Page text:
Tim



  • What kind of subnet do you have for the openVPN link that you NEED to have the IP's 10.20.0.61 & 62?
    A /30 subnet would be 10.20.0.59 - 62  –> usable IP's 60 and 61

    2: If the client connects a whole network you pretty much should know that.
    If you do know that, then it's not a problem of adding a route line to the openVPN config.

    I'm not sure when NAT for OpenVPN comes.
    But it seems there are a few things for openVPN in the pipeline :)



  • @GruensFroeschli:

    What kind of subnet do you have for the openVPN link that you NEED to have the IP's 10.20.0.61 & 62?
    A /30 subnet would be 10.20.0.59 - 62  –> usable IP's 60 and 61

    2: If the client connects a whole network you pretty much should know that.
    If you do know that, then it's not a problem of adding a route line to the openVPN config.

    I'm not sure when NAT for OpenVPN comes.
    But it seems there are a few things for openVPN in the pipeline :)

    Regarding 1:
    Ah, this may be the point of confusion. Nowhere in the OpenVPN documentation does it say that the ifconfig lines need to be part of a subnet. It is perfectly valid and functional to choose e.g. 10.12.0.61 at one end 10.12.0.99 at the other. It is, to all intents and purposes, a point-to-point link. In fact, prior to Openvpn 2.0, that was all it was, and our config predates 2.0 by a long way. Quoting from the OpenVPN FAQ:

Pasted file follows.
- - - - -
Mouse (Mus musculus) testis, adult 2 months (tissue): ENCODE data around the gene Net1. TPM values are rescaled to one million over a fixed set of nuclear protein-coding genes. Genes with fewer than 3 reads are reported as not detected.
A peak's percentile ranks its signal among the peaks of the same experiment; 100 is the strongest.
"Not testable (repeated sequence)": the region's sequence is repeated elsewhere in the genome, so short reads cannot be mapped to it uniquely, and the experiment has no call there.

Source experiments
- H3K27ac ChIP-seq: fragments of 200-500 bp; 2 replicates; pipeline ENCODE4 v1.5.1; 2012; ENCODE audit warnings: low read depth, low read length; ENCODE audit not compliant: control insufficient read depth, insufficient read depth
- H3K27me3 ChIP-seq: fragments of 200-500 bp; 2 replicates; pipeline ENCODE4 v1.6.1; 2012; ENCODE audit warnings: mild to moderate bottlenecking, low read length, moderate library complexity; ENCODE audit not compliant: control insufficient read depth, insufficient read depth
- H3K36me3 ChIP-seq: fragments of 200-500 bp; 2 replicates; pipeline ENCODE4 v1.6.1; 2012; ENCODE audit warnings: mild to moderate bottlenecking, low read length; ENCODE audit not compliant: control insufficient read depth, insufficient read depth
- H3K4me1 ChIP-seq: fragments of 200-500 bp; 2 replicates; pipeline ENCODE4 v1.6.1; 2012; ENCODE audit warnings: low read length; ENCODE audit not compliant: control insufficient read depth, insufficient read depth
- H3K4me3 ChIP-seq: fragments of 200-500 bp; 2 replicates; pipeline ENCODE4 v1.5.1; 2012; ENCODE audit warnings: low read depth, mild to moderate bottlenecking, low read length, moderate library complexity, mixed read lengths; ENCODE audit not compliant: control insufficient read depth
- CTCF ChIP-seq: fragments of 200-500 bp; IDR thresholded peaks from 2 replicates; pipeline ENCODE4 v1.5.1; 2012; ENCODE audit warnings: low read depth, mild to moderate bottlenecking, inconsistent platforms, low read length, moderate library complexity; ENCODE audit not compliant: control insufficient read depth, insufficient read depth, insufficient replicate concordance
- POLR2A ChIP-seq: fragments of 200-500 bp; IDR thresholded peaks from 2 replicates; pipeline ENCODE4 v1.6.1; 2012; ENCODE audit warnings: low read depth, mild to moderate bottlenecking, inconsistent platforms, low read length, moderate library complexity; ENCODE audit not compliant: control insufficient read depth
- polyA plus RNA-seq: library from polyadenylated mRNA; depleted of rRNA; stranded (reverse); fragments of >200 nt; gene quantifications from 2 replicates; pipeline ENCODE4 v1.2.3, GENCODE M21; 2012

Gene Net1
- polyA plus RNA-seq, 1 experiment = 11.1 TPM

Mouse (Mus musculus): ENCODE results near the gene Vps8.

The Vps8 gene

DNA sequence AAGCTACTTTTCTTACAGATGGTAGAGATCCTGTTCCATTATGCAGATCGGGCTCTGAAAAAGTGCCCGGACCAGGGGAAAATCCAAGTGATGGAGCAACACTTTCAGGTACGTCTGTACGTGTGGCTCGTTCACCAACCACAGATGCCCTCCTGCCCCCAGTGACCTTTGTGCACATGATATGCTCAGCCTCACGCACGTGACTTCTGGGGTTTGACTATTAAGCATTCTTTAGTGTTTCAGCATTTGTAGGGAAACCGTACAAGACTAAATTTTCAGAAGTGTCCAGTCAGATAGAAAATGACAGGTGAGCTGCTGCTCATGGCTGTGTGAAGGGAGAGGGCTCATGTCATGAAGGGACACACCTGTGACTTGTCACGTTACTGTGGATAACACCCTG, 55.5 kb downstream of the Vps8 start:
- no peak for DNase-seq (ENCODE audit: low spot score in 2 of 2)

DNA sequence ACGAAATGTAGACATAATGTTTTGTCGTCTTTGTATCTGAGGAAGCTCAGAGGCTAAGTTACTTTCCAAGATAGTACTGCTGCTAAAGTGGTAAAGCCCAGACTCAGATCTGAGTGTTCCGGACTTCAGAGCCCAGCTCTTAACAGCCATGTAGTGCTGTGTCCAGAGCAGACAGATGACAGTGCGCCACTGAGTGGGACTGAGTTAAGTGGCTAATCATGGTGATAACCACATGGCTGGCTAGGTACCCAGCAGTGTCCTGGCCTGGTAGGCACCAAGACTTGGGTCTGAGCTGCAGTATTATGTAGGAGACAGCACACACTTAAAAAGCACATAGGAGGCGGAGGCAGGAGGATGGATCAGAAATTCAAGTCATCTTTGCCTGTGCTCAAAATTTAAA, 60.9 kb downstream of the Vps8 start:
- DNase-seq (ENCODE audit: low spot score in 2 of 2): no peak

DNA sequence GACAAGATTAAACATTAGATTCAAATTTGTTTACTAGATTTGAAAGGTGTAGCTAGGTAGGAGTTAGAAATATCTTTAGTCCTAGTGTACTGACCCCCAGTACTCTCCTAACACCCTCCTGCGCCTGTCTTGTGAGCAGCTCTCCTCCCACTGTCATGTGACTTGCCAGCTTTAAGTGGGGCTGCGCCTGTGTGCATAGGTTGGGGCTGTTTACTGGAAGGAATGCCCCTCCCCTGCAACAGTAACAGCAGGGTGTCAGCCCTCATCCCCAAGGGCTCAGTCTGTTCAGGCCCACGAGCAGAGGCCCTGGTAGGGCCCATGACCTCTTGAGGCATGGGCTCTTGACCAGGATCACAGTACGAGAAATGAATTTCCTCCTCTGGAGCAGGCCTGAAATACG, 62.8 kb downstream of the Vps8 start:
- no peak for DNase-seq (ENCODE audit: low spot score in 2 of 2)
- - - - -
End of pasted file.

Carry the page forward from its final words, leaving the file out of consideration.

In OpenVPN 1.6, when you had to run one OpenVPN instance per client, then it would be more like you expected: a PtP link between the server and each client.

    In 2.0 however, OpenVPN can handle multiple clients with only one tun interface on the server. To handle this, you can think of the PtP link you see on server as a link between the operating system and OpenVPN. Then when you're inside OpenVPN, another PtP link needs to created to each client. If all O/S would have supported true PtP links over the tun interface, this could have been done with the OpenVPN server using only one IP address and each client using another IP address.